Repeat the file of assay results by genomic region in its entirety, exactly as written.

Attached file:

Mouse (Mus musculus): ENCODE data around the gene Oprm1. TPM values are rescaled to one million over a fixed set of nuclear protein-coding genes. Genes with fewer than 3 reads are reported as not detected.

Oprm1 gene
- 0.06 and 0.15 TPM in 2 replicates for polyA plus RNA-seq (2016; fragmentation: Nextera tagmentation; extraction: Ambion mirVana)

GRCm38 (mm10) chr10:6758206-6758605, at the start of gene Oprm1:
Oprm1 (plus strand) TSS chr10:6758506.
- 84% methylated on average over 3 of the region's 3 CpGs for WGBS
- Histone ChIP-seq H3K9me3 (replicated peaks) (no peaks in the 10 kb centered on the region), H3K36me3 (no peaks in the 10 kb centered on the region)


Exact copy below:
Mouse (Mus musculus): ENCODE data around the gene Oprm1. TPM values are rescaled to one million over a fixed set of nuclear protein-coding genes. Genes with fewer than 3 reads are reported as not detected.

Oprm1 gene
- 0.06 and 0.15 TPM in 2 replicates for polyA plus RNA-seq (2016; fragmentation: Nextera tagmentation; extraction: Ambion mirVana)

GRCm38 (mm10) chr10:6758206-6758605, at the start of gene Oprm1:
Oprm1 (plus strand) TSS chr10:6758506.
- 84% methylated on average over 3 of the region's 3 CpGs for WGBS
- Histone ChIP-seq H3K9me3 (replicated peaks) (no peaks in the 10 kb centered on the region), H3K36me3 (no peaks in the 10 kb centered on the region)